While the wattage (483.24W on average) and hourly power usage (0.427 kWh on average) are not significant, dehumidifiers consume a significant amount of electricity due to the long duration of use.
Older dehumidifiers can consume up to 23.6 kWh per day, which is a significant amount of energy.
Dehumidifiers today are far more energy efficient, consuming as little as 5.52 kWh per day.
Let’s compare the amount of electricity a dehumidifier needs each day to the amount of electricity used by other household appliances to put dehumidifier electricity usage into perspective.
One day of use of the most energy efficient dehumidifier equates to:
How much do dehumidifiers cost in terms of electricity?
Electricity expenses for dehumidifiers range from 3 cents to 15 cents per hour. 8 cents is the most typical hourly rate.
The power consumption was calculated using data from 573 dehumidifiers. Visit Dehumidifier Wattage & Most Efficient Revealed for more information about dehumidifier power consumption.
The hourly cost is calculated using the daily operating costs for accuracy. So, let’s have a look at how much it costs to run a dehumidifier for a day.
How much does it cost to run a dehumidifier 24 hours a day
A dehumidifier can cost anywhere from $0.83 to $3.54 per day to run, with $1.97 being the most common price.
Dehumidifiers that are older and less efficient tend to use a lot of electricity. The coils, compressors, and fans in their refrigerators are not as efficient as those in modern models.
This leads to higher daily operating costs, which can add up quickly over time.
Cost to run a dehumidifier per month
The monthly cost of running a dehumidifier ranges from $24.84 for the most efficient model to $106.20 for older inefficient versions.
Cost to run energy efficient dehumidifiers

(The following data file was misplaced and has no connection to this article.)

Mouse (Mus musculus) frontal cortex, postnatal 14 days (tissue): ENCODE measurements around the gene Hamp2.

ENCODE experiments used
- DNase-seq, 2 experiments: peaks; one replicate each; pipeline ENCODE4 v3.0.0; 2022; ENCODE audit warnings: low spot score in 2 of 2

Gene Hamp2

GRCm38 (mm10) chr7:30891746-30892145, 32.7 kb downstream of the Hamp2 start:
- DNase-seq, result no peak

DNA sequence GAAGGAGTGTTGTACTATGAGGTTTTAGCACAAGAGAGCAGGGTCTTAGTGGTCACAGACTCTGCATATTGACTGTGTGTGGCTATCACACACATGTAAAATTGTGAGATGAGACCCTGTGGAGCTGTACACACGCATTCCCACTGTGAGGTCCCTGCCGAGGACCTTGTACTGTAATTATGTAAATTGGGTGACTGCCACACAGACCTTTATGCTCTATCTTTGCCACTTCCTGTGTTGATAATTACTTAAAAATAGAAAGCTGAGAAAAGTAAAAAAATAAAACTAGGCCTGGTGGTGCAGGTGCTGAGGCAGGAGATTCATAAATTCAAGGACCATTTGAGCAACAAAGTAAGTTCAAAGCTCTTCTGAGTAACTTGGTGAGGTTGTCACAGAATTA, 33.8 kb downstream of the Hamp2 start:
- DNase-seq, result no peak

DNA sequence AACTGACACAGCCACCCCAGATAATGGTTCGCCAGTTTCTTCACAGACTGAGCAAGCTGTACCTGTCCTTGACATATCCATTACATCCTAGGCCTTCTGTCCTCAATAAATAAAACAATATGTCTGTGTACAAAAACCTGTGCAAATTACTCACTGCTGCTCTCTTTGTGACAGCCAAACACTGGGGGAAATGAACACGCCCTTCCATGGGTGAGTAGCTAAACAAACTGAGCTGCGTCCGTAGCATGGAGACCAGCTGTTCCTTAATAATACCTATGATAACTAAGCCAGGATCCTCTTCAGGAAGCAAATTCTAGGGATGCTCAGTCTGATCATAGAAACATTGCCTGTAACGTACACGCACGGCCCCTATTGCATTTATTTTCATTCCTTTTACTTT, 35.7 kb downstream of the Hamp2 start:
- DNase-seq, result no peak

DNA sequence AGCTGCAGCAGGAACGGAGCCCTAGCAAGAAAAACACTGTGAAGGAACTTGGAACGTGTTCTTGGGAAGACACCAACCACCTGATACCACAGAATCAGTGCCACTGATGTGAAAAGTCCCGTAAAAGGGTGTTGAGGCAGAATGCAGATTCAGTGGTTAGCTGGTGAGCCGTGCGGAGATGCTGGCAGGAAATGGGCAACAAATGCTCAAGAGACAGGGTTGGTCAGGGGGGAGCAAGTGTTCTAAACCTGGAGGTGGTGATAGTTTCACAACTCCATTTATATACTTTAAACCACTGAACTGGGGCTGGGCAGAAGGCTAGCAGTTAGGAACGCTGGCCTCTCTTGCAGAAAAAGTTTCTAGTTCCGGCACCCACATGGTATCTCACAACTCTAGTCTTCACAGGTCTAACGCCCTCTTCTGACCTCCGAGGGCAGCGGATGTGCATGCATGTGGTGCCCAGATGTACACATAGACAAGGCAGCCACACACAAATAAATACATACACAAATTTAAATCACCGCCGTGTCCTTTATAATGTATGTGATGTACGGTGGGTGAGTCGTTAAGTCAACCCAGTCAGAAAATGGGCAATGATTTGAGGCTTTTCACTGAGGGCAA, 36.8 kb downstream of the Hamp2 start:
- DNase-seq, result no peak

The cost of running an energy efficient dehumidifier ranges from $0.83 to $1.97 per day, with an average of $1.54.
This is based on 502 ENERGY STAR certified dehumidifiers’ IEF (L/kWh) and daily capacity.
The cost per hour, cost per week, and cost per month to run 14 energy efficient dehumidifiers are listed in the table below.
This table also shows the dehumidifiers’ sq. ft. coverage, as well as whether they’re ENERGY STAR certified and have earned the coveted “ENERGY STAR Most Efficient” certification. If you want additional information on individual dehumidifiers, there are also links to Amazon.
The operating costs are calculated at 15 cents per kWh and assume that the appliance is used 24 hours a day, seven days a week.
Cost to run the most energy efficient dehumidifier
The most energy efficient dehumidifier (the 50 pint Midea Cubesee more, including pricing, on Amazon, here) costs 8 cents per hour, $1.80 per day, and $54.14 per month to run. The same type, but with a pump, may be found here).
Because of its IEF (L/kWh) and innovative features, the 50 Pint Media Cube is considered the most energy efficient. More information about the most energy efficient dehumidifier may be found here.
While it has the “ENERGY STAR Most Efficient” badge, it does not use the least amount of electricity among the energy efficient dehumidifiers on the short list.
The 20 Pint Media Cube is the most energy efficient dehumidifier on the market, costing just over 3 cents per hour, 84 cents per day, and $25.10 per month to run.
In comparison to its greater capacity counterpart, this model is suited for smaller rooms.
Amazon’s #1 best seller, which costs just 1 cent more per hour and has a more classic dehumidifier style, also made the shortlist of energy efficient dehumidifiers. Here’s a link to Amazon’s best seller.
Visit Dehumidifier Wattage & Most Efficient Revealed to learn more about dehumidifier energy efficiency, including why the most energy efficient model uses more electricity than others.
So now that we know how much it costs to run a dehumidifier, let’s put it in context by examining the impact on power bills and comparing the expenses to those of other typical household appliances.
Are dehumidifiers expensive to run
While the hourly operating cost (6 cents on average) may not appear to be significant, the expenditures accumulate over time.
Dehumidifiers are frequently used for long periods of time, running for days or even months at a time.
Dehumidifiers can add $46.07 to your electricity bill if left running constantly for 30 days.
Dehumidifiers can add a stunning 40% to your monthly electricity price, according to eia.gov, when compared to the average US electricity bill of $115.